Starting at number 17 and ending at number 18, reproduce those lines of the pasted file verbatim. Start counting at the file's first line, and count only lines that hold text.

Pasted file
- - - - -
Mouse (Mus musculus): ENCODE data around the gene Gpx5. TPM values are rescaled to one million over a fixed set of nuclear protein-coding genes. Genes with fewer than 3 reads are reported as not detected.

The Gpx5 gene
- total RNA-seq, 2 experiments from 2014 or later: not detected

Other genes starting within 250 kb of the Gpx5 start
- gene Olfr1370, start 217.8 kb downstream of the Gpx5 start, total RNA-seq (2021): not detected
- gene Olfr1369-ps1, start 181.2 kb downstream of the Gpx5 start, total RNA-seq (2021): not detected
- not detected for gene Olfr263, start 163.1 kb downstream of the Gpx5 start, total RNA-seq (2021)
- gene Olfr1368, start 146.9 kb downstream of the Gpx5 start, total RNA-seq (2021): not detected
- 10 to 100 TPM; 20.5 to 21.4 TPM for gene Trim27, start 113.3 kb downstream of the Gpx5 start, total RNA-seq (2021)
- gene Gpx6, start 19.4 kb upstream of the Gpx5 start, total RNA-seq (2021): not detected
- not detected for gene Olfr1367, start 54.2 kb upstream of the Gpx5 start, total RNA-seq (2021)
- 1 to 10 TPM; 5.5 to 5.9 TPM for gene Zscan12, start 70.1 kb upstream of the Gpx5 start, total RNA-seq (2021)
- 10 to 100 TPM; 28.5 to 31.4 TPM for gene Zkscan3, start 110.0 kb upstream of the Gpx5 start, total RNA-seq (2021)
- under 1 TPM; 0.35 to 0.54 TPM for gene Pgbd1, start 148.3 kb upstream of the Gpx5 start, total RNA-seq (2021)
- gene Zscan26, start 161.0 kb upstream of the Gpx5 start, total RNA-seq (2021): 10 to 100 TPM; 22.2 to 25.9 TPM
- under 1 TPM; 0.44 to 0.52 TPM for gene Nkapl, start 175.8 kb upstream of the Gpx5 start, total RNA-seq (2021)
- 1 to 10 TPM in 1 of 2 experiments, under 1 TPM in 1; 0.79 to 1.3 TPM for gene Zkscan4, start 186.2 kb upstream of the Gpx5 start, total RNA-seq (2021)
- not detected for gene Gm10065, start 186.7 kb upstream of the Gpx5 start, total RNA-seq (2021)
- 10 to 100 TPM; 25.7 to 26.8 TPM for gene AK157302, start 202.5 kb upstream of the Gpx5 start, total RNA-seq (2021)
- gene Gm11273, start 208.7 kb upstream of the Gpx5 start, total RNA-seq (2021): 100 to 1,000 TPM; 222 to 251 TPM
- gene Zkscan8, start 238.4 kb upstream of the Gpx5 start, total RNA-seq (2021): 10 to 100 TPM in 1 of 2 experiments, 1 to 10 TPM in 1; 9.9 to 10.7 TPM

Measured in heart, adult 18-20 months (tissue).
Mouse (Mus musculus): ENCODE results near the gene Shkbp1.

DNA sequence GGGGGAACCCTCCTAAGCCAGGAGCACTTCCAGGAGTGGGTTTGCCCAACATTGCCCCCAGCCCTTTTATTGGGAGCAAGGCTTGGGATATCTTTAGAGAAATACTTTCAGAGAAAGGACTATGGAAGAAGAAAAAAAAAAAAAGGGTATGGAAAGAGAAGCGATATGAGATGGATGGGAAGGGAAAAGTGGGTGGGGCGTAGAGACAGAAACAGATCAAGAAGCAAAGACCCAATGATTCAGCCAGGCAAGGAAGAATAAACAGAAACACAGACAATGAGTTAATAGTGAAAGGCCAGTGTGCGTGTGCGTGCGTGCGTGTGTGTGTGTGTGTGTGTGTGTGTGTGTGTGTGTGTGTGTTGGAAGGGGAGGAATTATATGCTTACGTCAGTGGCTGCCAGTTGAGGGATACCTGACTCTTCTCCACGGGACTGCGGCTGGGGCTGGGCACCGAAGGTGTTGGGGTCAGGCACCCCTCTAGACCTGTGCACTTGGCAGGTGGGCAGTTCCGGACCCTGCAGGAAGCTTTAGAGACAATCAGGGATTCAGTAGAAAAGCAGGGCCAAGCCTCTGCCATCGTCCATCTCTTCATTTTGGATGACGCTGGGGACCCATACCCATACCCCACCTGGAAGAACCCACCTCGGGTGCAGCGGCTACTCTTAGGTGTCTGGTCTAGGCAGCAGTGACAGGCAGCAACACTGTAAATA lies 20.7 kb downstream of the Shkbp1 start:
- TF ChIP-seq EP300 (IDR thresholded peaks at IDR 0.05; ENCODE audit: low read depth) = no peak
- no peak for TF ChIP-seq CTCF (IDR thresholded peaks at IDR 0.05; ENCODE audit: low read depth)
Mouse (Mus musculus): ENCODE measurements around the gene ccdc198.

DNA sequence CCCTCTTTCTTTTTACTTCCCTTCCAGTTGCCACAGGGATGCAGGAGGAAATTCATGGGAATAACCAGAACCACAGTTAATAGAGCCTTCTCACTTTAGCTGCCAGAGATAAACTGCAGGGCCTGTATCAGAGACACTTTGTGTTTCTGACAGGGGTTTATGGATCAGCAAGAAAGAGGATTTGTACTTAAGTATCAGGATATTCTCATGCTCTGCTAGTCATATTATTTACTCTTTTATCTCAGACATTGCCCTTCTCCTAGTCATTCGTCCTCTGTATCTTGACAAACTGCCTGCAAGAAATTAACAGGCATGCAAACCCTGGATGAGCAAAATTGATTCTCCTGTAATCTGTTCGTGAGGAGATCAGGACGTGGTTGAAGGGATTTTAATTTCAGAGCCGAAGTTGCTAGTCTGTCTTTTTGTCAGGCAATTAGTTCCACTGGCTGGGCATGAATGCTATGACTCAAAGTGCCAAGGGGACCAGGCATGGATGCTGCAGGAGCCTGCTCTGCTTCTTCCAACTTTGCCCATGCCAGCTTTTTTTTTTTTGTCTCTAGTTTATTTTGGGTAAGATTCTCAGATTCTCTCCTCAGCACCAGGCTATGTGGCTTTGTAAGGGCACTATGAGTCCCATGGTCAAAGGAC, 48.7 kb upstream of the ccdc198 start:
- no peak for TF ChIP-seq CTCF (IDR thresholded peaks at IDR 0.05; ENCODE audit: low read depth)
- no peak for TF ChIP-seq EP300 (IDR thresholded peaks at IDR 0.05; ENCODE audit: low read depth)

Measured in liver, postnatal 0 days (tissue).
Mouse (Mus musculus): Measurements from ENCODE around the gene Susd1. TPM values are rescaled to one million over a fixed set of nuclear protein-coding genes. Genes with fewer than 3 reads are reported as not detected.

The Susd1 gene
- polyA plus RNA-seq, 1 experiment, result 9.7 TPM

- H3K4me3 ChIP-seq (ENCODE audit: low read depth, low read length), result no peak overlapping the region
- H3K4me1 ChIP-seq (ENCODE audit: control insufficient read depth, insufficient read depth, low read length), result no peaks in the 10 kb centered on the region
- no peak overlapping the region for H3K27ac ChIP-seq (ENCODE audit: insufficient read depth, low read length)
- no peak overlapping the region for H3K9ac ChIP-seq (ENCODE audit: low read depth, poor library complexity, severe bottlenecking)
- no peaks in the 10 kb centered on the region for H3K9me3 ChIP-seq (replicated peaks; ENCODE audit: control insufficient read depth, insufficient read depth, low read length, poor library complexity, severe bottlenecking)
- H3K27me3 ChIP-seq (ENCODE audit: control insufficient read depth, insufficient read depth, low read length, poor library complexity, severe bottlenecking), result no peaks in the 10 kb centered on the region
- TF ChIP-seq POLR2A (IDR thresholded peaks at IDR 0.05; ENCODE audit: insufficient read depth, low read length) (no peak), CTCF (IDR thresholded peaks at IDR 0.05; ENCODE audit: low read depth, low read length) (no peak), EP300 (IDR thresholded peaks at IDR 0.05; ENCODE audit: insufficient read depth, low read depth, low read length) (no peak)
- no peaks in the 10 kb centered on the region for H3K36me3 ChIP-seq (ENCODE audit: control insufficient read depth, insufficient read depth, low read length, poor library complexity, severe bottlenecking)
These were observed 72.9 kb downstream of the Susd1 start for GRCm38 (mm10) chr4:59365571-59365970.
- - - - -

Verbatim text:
- 1 to 10 TPM in 1 of 2 experiments, under 1 TPM in 1; 0.79 to 1.3 TPM for gene Zkscan4, start 186.2 kb upstream of the Gpx5 start, total RNA-seq (2021)
- not detected for gene Gm10065, start 186.7 kb upstream of the Gpx5 start, total RNA-seq (2021)